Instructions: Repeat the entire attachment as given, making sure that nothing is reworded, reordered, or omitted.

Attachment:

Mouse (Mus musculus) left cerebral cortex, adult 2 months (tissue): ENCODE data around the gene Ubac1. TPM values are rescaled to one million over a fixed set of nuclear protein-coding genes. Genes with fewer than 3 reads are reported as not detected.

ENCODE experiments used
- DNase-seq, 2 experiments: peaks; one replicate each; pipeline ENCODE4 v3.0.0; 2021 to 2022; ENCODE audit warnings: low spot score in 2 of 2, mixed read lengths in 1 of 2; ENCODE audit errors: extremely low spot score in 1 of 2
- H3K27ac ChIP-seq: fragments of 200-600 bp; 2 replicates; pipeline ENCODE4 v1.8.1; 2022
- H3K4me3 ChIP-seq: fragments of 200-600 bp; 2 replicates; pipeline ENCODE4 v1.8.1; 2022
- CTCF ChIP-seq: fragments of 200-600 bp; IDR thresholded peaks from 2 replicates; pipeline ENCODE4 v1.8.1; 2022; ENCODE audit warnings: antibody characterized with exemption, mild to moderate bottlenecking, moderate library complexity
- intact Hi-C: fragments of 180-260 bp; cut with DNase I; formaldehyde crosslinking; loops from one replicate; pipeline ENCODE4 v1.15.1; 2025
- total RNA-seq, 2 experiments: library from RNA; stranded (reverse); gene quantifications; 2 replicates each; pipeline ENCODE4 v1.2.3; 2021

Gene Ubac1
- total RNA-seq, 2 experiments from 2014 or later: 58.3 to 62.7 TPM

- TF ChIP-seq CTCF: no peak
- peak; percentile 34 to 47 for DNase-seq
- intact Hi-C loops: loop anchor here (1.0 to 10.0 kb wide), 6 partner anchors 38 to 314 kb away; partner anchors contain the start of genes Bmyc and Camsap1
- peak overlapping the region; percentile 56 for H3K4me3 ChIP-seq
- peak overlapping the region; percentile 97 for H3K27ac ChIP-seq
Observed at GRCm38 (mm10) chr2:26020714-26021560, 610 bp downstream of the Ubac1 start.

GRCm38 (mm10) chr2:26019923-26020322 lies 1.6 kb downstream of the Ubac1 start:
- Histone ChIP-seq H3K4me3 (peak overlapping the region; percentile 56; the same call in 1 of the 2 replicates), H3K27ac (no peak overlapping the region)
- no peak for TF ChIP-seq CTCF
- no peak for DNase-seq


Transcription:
Mouse (Mus musculus) left cerebral cortex, adult 2 months (tissue): ENCODE data around the gene Ubac1. TPM values are rescaled to one million over a fixed set of nuclear protein-coding genes. Genes with fewer than 3 reads are reported as not detected.

ENCODE experiments used
- DNase-seq, 2 experiments: peaks; one replicate each; pipeline ENCODE4 v3.0.0; 2021 to 2022; ENCODE audit warnings: low spot score in 2 of 2, mixed read lengths in 1 of 2; ENCODE audit errors: extremely low spot score in 1 of 2
- H3K27ac ChIP-seq: fragments of 200-600 bp; 2 replicates; pipeline ENCODE4 v1.8.1; 2022
- H3K4me3 ChIP-seq: fragments of 200-600 bp; 2 replicates; pipeline ENCODE4 v1.8.1; 2022
- CTCF ChIP-seq: fragments of 200-600 bp; IDR thresholded peaks from 2 replicates; pipeline ENCODE4 v1.8.1; 2022; ENCODE audit warnings: antibody characterized with exemption, mild to moderate bottlenecking, moderate library complexity
- intact Hi-C: fragments of 180-260 bp; cut with DNase I; formaldehyde crosslinking; loops from one replicate; pipeline ENCODE4 v1.15.1; 2025
- total RNA-seq, 2 experiments: library from RNA; stranded (reverse); gene quantifications; 2 replicates each; pipeline ENCODE4 v1.2.3; 2021

Gene Ubac1
- total RNA-seq, 2 experiments from 2014 or later: 58.3 to 62.7 TPM

- TF ChIP-seq CTCF: no peak
- peak; percentile 34 to 47 for DNase-seq
- intact Hi-C loops: loop anchor here (1.0 to 10.0 kb wide), 6 partner anchors 38 to 314 kb away; partner anchors contain the start of genes Bmyc and Camsap1
- peak overlapping the region; percentile 56 for H3K4me3 ChIP-seq
- peak overlapping the region; percentile 97 for H3K27ac ChIP-seq
Observed at GRCm38 (mm10) chr2:26020714-26021560, 610 bp downstream of the Ubac1 start.

GRCm38 (mm10) chr2:26019923-26020322 lies 1.6 kb downstream of the Ubac1 start:
- Histone ChIP-seq H3K4me3 (peak overlapping the region; percentile 56; the same call in 1 of the 2 replicates), H3K27ac (no peak overlapping the region)
- no peak for TF ChIP-seq CTCF
- no peak for DNase-seq